Others in language and area studies

What are graduates doing after six months?

This is what graduates told us they were doing (and earning), shortly after completing their course. We've crunched the numbers to show you if these immediate prospects are high, medium or low, compared to those studying this subject/s at other universities.

£22,000
med
Average annual salary
100%
high
Employed or in further education
98%
high
Employed in a role where degree was essential or beneficial

Top job areas of graduates

20%
Sales, marketing and related associate professionals
16%
Teaching and educational professionals
11%
Business, finance and related associate professionals

This is a broad subject for a variety of European languages. No matter which you take, the general theme is that some graduates go to that country to work, often as English language teachers, some go into further study, often to train as teachers or translators, but most get jobs in the UK in education - most often as language tutors, unsurprisingly, or translators. Modern language grads can also be in demand in business roles where communication and language skills are particularly useful, such as marketing and PR, and in finance or law. But remember — whilst employers say they rate graduates who have graduates who have more than one language, you need to have them as part of a whole package of good skills.

What about your long term prospects?

Looking further ahead, below is a rough guide for what graduates went on to earn.

English studies

The graph shows median earnings of graduates who achieved a degree in this subject area one, three and five years after graduating from here.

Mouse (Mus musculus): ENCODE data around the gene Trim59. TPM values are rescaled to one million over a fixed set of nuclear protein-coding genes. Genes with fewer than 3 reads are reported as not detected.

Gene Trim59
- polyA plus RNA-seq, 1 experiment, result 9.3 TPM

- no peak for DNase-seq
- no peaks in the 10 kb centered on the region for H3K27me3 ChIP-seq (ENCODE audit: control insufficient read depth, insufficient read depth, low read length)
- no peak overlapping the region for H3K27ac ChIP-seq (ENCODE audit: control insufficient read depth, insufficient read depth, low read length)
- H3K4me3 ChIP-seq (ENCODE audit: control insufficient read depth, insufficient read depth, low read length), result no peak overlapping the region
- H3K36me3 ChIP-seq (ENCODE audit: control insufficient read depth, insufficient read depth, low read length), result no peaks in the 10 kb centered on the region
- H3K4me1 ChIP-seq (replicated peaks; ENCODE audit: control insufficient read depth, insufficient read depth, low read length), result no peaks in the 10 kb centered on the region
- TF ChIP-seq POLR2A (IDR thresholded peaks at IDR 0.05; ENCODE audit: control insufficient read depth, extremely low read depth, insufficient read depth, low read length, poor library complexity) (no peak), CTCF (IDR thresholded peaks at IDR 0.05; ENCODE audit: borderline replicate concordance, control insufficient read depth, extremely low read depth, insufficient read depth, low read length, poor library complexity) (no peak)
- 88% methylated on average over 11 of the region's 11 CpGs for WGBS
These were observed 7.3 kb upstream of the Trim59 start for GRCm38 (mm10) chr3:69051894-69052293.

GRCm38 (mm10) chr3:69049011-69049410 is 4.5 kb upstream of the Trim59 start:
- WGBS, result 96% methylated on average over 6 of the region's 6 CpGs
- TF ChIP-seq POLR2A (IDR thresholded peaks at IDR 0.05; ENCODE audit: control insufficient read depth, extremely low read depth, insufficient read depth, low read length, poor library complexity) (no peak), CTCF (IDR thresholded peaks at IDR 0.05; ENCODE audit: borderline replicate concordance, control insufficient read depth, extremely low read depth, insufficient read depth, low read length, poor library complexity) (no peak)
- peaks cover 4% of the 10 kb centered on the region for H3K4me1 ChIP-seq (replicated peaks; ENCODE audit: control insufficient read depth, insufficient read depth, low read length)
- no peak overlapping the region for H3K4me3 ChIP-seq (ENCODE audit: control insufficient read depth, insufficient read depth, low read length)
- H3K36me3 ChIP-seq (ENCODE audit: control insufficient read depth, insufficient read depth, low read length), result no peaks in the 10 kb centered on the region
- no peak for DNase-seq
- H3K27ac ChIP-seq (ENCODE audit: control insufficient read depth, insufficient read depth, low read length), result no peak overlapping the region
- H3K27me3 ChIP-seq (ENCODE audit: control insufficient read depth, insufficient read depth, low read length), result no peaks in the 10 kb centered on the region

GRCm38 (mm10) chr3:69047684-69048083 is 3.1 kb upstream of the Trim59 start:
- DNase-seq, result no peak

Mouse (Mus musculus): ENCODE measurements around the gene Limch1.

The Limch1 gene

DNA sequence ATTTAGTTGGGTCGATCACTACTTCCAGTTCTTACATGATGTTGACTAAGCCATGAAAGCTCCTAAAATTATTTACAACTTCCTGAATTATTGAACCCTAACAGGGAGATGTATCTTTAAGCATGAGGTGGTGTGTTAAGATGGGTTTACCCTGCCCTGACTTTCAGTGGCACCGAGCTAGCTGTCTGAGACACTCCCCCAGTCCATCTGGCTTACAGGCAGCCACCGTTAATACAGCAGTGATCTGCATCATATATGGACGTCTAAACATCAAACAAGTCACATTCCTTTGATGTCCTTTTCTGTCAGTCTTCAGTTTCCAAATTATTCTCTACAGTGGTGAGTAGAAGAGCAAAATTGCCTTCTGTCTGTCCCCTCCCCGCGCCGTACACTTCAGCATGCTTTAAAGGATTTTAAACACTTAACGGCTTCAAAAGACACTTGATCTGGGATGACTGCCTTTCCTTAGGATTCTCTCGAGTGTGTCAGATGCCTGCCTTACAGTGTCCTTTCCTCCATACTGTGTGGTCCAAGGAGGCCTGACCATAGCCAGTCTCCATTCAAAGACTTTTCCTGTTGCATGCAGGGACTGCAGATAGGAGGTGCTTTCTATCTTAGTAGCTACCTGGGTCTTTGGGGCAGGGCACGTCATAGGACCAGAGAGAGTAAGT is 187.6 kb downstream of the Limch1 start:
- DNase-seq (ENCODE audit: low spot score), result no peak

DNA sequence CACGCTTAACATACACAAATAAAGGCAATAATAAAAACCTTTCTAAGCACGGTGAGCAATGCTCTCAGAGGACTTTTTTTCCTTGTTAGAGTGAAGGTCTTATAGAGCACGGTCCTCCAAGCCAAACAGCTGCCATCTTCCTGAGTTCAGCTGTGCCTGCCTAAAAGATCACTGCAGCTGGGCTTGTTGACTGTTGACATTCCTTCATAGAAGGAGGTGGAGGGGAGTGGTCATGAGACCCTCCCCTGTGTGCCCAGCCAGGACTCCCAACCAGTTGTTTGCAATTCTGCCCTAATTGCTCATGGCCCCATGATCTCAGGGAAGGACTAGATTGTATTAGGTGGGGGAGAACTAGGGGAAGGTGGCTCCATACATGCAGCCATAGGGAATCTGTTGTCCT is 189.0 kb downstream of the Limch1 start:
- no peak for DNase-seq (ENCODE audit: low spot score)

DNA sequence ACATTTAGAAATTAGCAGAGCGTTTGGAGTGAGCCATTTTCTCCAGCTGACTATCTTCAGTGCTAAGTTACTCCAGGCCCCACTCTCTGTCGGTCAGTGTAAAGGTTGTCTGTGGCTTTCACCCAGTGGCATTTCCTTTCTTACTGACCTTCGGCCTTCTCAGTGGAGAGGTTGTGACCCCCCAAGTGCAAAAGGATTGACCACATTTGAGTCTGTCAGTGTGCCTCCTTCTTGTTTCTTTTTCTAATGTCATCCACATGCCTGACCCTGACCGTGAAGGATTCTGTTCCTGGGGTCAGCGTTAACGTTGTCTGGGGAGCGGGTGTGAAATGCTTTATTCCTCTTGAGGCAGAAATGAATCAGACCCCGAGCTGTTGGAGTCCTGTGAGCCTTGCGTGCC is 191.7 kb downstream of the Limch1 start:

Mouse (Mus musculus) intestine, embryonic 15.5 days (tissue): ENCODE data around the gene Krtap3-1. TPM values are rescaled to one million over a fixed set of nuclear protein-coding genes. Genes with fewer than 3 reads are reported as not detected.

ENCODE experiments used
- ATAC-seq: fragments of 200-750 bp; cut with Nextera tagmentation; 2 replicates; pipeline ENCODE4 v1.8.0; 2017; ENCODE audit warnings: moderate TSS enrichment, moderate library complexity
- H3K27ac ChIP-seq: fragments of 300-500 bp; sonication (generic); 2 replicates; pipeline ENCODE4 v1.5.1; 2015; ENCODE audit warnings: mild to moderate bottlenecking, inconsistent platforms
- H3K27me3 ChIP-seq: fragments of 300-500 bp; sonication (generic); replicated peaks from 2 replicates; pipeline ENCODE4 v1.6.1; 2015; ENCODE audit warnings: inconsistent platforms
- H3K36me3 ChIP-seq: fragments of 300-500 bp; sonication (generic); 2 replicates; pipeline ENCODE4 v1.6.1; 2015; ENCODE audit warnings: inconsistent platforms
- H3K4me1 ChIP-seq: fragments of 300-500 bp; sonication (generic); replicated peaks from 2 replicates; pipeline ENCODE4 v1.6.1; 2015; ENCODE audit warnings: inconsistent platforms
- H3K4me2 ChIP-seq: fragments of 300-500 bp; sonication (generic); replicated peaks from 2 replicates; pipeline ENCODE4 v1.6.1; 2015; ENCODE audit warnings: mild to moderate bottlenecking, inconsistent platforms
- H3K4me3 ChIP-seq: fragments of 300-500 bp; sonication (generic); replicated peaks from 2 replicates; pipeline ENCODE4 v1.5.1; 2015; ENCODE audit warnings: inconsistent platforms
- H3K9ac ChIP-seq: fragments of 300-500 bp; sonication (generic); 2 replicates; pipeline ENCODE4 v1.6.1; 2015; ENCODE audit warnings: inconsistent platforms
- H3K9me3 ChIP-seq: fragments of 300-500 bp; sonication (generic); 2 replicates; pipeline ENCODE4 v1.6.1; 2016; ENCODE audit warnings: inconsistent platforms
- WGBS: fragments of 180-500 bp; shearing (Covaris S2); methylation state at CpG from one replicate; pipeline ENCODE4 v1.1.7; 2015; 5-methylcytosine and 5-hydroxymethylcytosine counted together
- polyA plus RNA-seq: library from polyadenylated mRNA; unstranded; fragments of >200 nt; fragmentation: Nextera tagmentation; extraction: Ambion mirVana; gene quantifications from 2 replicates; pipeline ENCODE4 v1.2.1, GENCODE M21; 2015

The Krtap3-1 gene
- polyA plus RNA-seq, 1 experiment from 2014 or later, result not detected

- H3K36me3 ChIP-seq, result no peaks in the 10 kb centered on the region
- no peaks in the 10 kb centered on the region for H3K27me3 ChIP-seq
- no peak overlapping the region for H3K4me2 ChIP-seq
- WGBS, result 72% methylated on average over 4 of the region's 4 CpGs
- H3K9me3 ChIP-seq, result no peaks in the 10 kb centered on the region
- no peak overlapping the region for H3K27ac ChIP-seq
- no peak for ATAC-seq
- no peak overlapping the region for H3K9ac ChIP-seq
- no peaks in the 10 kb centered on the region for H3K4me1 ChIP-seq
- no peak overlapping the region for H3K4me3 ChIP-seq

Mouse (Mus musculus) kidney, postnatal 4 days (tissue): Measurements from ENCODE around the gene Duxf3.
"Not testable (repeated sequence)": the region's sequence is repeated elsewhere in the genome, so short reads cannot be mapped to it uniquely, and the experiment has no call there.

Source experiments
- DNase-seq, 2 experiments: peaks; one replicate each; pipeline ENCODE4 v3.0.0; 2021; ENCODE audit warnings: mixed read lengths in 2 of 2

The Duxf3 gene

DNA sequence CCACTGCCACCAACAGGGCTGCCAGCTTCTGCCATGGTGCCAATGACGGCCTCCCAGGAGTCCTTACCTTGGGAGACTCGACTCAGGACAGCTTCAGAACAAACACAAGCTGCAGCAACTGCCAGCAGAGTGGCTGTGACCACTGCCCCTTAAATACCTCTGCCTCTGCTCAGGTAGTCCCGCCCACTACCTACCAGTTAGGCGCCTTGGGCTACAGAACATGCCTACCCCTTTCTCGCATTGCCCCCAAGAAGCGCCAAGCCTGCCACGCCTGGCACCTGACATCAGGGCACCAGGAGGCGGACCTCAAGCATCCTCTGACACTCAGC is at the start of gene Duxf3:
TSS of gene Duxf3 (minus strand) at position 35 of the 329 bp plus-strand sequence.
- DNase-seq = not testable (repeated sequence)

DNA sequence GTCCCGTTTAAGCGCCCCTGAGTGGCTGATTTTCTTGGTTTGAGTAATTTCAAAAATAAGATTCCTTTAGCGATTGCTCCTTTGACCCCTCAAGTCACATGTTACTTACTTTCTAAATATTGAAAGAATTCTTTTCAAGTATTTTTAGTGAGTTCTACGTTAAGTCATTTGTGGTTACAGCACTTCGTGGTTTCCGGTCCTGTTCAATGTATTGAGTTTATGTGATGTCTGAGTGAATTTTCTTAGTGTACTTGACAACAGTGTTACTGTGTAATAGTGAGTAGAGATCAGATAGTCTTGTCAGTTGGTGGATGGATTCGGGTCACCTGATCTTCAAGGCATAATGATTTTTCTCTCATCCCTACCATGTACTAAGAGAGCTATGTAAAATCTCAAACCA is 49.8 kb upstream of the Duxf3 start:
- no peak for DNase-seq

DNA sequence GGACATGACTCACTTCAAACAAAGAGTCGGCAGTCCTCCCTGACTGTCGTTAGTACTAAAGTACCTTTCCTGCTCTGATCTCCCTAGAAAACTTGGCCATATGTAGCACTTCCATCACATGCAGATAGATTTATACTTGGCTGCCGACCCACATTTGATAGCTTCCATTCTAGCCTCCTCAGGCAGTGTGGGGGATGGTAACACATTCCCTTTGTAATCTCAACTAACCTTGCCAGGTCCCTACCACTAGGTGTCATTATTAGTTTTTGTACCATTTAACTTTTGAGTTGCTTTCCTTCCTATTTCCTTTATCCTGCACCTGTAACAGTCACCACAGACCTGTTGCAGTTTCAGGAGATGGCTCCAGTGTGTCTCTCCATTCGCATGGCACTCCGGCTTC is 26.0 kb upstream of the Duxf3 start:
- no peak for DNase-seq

£21k

£21k

£25k

£25k

£29k

£29k

Note: this data only looks at employees (and not those who are self-employed or also studying) and covers a broad sample of graduates and the various paths they've taken, which might not always be a direct result of their degree.

Sorry, no information to show

This is usually because there were too few respondents in the data we receive to be able to provide results about the subject at this university.

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This is what the university has told Ucas about the criteria they expect applicants to satisfy; some may be compulsory, others may be preferable.

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This is the percentage of applicants to this course who received an offer last year, through Ucas.

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This is what the university has told Ucas about the course. Use it to get a quick idea about what makes it unique compared to similar courses, elsewhere.

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Course location and department: